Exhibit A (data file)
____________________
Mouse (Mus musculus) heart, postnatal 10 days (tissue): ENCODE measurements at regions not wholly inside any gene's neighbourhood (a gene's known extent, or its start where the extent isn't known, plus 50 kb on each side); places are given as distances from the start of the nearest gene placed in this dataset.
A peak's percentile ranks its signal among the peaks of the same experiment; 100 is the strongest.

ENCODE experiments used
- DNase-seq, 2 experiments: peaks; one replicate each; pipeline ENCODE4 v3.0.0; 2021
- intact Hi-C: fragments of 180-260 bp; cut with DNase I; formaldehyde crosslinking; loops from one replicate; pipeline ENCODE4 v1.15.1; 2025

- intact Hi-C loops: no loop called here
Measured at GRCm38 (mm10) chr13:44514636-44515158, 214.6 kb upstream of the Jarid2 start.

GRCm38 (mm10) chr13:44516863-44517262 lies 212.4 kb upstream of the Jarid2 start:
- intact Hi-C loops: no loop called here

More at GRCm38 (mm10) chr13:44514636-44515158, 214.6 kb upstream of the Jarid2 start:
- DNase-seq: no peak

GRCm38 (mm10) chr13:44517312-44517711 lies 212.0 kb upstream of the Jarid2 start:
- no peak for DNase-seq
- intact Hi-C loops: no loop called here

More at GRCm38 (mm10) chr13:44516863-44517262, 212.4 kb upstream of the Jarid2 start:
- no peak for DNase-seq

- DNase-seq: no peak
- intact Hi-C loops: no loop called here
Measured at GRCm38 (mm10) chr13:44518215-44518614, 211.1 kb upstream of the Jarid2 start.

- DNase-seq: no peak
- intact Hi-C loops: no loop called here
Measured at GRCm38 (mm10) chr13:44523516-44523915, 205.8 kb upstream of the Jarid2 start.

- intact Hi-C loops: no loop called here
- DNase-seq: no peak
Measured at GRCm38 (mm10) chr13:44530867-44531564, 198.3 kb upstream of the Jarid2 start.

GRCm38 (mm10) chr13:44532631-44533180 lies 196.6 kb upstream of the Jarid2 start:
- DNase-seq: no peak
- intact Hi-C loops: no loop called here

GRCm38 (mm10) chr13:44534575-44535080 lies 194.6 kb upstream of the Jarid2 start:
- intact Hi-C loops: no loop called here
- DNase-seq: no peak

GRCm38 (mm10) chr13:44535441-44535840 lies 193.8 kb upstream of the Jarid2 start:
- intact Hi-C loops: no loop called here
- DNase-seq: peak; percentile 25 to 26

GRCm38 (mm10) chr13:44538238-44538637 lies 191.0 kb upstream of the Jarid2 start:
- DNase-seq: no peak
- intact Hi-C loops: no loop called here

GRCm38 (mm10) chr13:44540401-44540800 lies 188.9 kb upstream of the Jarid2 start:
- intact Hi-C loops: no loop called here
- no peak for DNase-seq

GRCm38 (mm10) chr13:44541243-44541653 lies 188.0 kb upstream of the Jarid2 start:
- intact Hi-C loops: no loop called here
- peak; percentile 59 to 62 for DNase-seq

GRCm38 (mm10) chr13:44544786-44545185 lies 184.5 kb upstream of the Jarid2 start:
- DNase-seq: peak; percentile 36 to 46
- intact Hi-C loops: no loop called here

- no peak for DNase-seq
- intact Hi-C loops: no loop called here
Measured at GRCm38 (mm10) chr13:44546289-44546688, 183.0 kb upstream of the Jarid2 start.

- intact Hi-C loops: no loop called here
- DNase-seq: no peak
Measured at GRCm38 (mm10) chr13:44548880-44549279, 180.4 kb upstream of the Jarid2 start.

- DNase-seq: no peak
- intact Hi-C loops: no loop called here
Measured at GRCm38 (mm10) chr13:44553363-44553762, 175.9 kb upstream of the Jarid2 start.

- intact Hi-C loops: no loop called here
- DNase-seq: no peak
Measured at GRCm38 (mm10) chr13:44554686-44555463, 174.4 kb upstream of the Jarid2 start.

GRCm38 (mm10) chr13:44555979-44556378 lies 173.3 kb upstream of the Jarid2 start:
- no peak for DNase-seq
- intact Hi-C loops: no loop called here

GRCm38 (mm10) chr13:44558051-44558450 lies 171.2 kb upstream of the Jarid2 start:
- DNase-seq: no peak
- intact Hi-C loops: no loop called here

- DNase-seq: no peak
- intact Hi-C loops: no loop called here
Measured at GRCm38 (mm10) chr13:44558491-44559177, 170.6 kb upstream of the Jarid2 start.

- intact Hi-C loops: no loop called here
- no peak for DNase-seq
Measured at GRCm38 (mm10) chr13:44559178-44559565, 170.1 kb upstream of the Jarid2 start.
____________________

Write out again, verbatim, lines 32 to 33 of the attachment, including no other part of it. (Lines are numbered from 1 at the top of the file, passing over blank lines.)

GRCm38 (mm10) chr13:44535441-44535840 lies 193.8 kb upstream of the Jarid2 start:
- intact Hi-C loops: no loop called here